True Sciatica or Piriformis Syndrome?

Sciatica refers to irritation of the sciatic  nerve that arises from nerve roots in the lumbar spine. The most common cause of sciatic nerve irritation, or “true” sciatica is compression of one or more of its component nerve roots due to disc herniation or spinal degeneration in the lower lumbar region. Depending on the severity of the compression and/or inflammation of the sciatic nerve components, sciatica may extend into the buttock area, into the thigh, or sometimes all the way down the leg to the foot.

Piriformis syndrome, also known as “pseudo-sciatica” (meaning “false sciatica”), is actually referral pain and other symptoms (tingling, numbness, etc.) caused by tightness and knots of contraction in the piriformis muscle, which runs from the upper femur bone to the edge of the sacrum, the triangular pelvic bone that is below the lumbar spine. The symptoms of piriformis syndrome are very similar and may be indistinguishable from true sciatica.

Only a qualified health professional can distinquish between the two conditions. Once you have received a diagnosis of Piriformis Syndrome, there are several treatment options your health care provider may suggest:

  • Physical Therapy – Emphasis on stretching and strengthening the hip rotator muscles
  • Rest – Avoid the activities that cause symptoms for at least a few weeks
  • Anti-Inflammatory Medication – To decrease inflammation around the tendon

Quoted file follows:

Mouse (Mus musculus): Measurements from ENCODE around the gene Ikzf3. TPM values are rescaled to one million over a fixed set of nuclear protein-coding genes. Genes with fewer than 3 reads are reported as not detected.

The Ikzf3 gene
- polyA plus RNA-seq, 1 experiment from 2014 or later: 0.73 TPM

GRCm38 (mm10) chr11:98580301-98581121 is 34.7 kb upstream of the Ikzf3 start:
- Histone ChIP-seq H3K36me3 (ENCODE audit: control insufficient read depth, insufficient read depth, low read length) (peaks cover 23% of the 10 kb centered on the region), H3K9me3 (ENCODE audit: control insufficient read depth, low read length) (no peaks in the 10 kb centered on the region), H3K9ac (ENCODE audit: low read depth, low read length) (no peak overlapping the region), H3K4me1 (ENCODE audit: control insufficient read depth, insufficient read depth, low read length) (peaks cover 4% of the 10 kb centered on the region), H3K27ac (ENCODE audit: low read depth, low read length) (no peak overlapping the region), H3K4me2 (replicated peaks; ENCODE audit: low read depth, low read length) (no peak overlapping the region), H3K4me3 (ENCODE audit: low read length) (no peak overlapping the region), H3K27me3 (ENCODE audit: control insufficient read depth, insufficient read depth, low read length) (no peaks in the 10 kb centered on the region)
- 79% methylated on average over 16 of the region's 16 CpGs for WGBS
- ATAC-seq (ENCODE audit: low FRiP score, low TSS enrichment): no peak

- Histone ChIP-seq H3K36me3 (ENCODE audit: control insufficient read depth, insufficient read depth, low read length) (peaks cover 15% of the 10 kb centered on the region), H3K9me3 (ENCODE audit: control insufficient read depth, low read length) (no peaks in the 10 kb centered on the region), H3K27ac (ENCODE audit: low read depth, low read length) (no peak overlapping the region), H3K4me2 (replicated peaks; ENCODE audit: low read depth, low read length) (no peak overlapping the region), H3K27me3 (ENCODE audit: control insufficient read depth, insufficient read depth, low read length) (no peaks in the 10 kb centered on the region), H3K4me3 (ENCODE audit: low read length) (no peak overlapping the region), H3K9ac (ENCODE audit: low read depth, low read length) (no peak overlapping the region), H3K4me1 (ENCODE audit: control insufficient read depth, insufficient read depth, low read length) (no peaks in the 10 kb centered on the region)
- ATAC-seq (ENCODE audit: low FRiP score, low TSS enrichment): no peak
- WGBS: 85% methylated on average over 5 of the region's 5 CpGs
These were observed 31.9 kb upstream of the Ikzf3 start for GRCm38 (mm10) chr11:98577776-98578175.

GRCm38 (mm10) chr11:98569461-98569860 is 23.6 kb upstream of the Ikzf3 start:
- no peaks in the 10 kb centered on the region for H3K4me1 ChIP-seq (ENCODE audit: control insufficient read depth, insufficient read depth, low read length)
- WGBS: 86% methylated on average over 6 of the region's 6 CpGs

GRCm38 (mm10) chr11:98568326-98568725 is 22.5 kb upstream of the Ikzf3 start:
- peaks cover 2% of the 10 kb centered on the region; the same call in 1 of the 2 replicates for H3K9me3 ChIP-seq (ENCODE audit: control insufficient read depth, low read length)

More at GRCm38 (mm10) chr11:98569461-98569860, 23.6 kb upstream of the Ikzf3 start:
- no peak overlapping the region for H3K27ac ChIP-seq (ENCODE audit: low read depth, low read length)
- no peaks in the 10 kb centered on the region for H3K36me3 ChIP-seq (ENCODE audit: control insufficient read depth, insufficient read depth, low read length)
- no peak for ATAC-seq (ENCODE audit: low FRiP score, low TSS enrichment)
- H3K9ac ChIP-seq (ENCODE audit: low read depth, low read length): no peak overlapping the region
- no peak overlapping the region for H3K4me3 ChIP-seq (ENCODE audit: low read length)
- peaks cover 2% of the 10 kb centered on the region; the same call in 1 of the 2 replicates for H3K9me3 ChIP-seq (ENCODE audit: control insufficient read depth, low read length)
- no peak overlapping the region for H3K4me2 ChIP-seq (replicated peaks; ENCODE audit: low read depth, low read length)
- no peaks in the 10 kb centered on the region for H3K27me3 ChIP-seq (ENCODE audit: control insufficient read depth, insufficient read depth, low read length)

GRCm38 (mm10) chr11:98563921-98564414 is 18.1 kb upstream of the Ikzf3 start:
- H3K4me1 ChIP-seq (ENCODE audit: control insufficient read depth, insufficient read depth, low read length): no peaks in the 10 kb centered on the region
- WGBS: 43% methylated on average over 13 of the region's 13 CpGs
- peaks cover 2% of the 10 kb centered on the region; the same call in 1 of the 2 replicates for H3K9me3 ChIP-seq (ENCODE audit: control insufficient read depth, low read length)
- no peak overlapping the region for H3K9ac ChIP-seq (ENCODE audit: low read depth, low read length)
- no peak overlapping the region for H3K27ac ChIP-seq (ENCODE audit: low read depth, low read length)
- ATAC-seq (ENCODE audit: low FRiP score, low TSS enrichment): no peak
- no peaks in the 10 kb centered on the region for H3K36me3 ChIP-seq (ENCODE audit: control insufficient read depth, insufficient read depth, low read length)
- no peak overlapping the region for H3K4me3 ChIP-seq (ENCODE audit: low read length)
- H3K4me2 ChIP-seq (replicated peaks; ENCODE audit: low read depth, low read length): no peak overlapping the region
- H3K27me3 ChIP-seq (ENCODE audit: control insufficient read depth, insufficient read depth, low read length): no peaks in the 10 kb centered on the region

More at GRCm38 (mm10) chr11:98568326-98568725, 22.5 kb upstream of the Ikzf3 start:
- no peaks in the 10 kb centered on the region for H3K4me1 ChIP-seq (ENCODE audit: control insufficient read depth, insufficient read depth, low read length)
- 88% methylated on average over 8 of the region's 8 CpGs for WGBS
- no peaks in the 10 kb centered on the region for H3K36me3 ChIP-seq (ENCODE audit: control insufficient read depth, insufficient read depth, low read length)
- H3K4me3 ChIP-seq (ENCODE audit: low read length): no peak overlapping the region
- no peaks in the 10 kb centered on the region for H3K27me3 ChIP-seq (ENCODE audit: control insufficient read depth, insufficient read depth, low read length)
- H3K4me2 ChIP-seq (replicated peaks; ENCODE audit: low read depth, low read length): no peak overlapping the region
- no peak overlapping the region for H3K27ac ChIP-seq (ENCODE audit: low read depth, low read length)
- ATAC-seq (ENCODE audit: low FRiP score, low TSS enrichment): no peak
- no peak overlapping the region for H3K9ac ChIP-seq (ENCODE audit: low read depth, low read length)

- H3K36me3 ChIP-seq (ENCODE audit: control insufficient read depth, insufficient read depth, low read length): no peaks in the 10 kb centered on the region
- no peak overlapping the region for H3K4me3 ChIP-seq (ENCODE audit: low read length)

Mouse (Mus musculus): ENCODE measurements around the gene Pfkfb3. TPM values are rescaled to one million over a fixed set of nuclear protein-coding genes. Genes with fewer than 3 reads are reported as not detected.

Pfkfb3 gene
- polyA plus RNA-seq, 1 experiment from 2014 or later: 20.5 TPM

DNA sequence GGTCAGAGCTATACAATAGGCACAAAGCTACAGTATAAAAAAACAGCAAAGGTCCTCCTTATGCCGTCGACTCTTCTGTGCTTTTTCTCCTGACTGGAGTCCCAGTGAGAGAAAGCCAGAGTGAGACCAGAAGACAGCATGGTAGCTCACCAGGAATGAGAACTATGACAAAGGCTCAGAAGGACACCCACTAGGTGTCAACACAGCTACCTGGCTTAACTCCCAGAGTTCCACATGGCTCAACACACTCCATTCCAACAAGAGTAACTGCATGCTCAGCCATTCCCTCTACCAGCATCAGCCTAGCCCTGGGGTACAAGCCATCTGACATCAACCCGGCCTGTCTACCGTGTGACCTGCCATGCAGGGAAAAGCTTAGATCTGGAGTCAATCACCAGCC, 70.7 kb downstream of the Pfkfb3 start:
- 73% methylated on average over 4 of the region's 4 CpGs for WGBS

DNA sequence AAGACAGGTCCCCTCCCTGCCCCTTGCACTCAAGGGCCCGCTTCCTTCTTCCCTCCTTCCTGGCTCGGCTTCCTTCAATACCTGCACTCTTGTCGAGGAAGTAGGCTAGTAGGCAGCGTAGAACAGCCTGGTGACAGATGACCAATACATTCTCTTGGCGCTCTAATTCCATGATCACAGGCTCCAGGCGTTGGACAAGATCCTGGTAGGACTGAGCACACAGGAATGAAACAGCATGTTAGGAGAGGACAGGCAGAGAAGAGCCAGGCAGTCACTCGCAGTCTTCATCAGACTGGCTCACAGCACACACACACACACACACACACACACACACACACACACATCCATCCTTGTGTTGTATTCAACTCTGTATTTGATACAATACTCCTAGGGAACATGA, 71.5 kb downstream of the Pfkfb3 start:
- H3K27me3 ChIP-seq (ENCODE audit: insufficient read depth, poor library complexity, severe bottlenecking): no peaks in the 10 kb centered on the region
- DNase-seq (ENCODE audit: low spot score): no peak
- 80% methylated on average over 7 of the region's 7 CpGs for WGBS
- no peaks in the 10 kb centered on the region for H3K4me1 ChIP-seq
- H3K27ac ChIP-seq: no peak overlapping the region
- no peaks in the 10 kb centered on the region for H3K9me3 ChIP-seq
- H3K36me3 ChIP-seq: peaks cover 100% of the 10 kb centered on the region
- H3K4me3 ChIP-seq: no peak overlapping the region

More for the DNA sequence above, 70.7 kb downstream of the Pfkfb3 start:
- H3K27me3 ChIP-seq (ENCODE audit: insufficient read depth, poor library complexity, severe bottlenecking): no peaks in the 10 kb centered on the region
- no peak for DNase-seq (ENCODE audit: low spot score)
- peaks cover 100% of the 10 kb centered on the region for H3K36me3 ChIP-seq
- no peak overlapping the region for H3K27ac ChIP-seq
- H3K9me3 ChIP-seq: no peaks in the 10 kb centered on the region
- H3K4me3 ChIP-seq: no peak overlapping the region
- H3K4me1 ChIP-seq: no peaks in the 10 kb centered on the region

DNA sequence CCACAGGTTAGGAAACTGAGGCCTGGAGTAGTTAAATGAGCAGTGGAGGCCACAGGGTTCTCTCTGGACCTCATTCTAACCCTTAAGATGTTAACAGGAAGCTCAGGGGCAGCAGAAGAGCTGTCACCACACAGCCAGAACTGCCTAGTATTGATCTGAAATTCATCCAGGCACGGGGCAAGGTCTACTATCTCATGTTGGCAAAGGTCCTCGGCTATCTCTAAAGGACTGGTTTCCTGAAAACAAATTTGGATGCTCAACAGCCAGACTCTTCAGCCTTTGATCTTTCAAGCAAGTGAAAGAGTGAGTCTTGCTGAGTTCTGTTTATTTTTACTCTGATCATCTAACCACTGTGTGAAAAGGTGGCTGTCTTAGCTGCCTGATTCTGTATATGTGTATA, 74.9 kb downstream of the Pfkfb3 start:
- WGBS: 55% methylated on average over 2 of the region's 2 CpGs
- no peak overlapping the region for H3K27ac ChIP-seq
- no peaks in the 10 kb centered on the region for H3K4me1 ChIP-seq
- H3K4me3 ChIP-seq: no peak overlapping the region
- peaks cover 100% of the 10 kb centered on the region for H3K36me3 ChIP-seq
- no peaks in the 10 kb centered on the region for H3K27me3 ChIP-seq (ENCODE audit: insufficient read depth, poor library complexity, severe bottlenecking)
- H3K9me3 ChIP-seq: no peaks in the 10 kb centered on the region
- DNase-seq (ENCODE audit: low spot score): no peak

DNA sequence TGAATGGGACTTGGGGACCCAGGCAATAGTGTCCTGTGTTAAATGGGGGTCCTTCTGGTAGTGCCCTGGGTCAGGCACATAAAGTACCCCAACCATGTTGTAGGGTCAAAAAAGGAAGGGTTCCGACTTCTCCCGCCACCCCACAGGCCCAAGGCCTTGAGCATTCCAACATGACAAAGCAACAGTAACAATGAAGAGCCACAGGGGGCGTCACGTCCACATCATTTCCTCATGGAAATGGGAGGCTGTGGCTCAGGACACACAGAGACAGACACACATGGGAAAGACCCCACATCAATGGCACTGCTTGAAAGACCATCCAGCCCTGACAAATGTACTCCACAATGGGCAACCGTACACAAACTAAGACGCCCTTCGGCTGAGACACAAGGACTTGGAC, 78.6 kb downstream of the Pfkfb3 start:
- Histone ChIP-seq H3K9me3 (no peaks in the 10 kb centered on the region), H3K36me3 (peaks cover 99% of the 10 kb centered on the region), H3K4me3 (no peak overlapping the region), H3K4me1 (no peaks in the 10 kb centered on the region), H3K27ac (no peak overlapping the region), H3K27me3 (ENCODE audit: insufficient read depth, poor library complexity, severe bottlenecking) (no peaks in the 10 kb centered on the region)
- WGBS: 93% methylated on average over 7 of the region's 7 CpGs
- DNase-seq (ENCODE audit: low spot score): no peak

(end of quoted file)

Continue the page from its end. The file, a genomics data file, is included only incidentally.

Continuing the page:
• Deep Massage – Advocated by some physicians

Here are some examples of simple exercises to stretch the piriformis muscle:

  • Sitting Cross-Legged:  One of the easiest ways to keep your hips open and stretch your piriformis muscle is by sitting cross-legged on the floor for several minutes a day.
  • Piriformis Chair Stretch:  Another easy way to stretch out the piriformis, especially if you have a desk job, is to cross one leg over the other with your ankle resting on the knee of the opposite leg. Gently press down on the inside of the knee and slowly lean forward until you feel a mild stretch in the hips.
  • Lying Piriformis Stretch:  A more intense stretch can be performed while laying on your back on the floor. Cross the right leg over the left, with the right ankle resting on the left knee. Slowly lift the left foot off the floor and toward you while you apply gentle pressure to the inside of the right knee. Hold 20 to 30 seconds, and repeat on the other side.

Before beginning any treatment plan, consult with your health care provider. If you would like more information how massage therapy can help with Piriformis Syndrome, please contact Emma Nicholson, CMT  in Charlottesville, VA.

Sources:

Elizabeth Quinn, Sports Medicine Guide

Jonathon Cluett, M.D., Orthopedics Guide

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